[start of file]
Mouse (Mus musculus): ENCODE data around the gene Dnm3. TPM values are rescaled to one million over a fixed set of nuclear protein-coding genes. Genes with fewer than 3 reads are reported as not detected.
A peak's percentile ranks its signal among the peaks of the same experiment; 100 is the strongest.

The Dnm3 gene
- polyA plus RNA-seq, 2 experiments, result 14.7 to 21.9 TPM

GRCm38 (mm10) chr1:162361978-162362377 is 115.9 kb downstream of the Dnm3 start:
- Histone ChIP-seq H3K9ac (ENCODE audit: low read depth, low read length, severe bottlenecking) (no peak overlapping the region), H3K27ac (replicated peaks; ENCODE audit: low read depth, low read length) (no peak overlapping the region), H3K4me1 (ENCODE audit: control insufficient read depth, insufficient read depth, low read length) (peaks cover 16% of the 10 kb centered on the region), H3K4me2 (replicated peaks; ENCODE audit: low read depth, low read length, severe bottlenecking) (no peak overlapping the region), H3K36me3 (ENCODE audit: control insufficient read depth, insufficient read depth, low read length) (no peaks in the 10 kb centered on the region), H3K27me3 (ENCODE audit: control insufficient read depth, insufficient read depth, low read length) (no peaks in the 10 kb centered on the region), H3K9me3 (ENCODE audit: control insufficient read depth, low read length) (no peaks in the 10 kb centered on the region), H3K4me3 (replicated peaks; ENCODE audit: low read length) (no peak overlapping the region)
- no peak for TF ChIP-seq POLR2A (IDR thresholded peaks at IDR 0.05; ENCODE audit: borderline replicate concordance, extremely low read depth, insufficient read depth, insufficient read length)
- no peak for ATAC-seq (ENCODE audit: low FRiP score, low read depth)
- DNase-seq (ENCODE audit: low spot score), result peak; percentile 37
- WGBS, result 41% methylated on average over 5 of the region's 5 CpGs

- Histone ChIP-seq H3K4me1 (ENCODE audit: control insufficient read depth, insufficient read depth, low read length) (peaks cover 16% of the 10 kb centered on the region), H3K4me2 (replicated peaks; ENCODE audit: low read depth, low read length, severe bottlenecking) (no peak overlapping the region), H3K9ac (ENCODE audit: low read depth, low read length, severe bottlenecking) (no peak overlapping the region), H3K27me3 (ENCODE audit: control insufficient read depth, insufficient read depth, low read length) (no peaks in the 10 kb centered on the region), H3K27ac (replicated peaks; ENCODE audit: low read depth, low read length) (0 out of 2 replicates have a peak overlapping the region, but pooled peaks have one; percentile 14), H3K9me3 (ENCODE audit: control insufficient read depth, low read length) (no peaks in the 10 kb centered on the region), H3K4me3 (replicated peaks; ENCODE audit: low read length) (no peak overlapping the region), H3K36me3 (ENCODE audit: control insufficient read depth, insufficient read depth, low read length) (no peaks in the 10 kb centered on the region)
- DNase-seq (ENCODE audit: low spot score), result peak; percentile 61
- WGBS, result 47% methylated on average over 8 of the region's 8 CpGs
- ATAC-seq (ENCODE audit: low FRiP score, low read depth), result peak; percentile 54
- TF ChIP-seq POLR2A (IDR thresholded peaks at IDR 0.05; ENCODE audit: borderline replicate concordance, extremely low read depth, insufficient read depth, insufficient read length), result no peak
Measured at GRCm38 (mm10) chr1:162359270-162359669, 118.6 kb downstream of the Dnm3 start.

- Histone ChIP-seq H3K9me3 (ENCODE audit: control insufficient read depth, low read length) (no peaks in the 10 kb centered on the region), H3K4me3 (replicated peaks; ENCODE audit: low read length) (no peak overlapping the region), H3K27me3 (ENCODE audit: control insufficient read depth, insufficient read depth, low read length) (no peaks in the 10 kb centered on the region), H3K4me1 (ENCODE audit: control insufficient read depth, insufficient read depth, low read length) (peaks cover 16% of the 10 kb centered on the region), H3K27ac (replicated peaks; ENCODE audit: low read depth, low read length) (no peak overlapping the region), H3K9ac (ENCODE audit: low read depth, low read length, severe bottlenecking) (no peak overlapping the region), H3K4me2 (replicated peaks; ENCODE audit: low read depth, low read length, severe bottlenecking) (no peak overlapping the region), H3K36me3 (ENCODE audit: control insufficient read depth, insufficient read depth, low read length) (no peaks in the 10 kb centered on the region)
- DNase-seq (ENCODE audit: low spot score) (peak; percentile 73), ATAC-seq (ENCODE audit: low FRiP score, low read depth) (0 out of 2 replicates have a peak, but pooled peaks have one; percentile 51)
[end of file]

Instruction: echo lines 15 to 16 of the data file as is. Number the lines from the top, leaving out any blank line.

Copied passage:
- TF ChIP-seq POLR2A (IDR thresholded peaks at IDR 0.05; ENCODE audit: borderline replicate concordance, extremely low read depth, insufficient read depth, insufficient read length), result no peak
Measured at GRCm38 (mm10) chr1:162359270-162359669, 118.6 kb downstream of the Dnm3 start.